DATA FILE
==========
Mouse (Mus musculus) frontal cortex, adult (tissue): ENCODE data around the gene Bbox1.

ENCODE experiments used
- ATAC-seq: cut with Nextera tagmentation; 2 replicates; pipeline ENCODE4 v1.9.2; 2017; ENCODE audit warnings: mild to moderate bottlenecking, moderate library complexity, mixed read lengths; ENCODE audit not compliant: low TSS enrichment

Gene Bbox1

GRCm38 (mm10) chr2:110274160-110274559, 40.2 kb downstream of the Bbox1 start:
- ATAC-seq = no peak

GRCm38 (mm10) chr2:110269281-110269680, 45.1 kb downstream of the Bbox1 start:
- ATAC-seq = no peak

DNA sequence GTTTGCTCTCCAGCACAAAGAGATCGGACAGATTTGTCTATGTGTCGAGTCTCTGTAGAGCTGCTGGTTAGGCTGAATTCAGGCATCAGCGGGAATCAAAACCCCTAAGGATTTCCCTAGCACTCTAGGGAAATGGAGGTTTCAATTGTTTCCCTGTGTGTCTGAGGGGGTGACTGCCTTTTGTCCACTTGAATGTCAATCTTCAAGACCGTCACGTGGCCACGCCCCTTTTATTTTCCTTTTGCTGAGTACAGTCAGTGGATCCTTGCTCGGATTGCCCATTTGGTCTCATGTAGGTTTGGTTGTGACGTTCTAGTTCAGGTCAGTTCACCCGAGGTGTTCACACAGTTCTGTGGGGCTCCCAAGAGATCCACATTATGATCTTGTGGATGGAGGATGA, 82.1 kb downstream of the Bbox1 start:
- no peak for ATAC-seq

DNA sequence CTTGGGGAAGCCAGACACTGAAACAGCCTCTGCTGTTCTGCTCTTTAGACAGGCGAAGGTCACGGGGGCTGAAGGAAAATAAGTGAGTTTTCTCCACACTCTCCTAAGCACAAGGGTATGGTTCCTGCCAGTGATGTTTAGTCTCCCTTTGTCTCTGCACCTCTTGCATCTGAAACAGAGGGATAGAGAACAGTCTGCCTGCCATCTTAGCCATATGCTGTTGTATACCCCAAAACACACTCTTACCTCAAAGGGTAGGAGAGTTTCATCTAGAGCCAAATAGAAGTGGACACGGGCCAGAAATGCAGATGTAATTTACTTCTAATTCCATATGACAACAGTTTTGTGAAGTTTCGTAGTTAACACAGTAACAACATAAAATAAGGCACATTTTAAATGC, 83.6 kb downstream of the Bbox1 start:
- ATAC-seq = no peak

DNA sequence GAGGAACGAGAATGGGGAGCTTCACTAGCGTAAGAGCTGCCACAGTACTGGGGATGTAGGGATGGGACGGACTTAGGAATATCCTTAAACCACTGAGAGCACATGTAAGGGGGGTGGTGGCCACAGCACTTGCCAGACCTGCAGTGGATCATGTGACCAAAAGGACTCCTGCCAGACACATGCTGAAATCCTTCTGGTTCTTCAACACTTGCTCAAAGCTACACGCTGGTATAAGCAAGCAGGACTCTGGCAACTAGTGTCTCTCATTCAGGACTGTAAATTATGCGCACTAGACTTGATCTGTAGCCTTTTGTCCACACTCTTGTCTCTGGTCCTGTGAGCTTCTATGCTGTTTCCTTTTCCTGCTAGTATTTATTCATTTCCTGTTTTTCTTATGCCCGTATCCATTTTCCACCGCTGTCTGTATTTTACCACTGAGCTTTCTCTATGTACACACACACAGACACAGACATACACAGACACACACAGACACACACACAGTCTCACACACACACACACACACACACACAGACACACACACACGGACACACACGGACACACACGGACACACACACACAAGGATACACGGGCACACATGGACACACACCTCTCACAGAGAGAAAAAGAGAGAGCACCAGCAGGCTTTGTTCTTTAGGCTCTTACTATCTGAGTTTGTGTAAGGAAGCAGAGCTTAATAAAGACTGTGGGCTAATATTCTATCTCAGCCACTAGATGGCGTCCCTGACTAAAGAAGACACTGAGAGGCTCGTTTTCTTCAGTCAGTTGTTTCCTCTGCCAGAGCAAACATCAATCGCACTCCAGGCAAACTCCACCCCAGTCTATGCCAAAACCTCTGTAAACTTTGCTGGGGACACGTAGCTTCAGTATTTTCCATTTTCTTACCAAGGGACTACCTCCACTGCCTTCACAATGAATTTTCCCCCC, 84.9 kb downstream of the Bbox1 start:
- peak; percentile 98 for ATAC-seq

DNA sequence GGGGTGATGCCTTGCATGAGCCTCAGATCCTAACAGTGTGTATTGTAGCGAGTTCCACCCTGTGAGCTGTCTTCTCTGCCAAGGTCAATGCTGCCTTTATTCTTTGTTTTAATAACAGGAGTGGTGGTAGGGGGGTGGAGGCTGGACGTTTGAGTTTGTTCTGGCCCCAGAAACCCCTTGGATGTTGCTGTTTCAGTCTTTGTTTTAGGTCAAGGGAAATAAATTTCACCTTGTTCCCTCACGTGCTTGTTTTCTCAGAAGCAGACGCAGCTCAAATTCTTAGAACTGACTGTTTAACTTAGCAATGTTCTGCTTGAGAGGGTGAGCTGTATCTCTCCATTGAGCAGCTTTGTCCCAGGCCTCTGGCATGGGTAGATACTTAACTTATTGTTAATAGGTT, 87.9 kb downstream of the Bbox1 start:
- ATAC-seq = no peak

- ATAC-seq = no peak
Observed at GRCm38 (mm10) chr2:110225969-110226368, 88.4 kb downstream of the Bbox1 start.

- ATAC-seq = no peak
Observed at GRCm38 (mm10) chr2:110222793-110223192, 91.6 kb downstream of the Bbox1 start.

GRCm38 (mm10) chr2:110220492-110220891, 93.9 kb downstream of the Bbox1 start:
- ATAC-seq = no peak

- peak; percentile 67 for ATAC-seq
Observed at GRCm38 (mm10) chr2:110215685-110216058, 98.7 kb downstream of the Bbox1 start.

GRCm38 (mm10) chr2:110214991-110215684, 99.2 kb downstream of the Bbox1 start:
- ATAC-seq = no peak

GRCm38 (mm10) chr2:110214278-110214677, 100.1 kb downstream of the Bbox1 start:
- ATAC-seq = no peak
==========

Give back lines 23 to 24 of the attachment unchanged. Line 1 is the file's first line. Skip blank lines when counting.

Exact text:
- peak; percentile 67 for ATAC-seq
Observed at GRCm38 (mm10) chr2:110215685-110216058, 98.7 kb downstream of the Bbox1 start.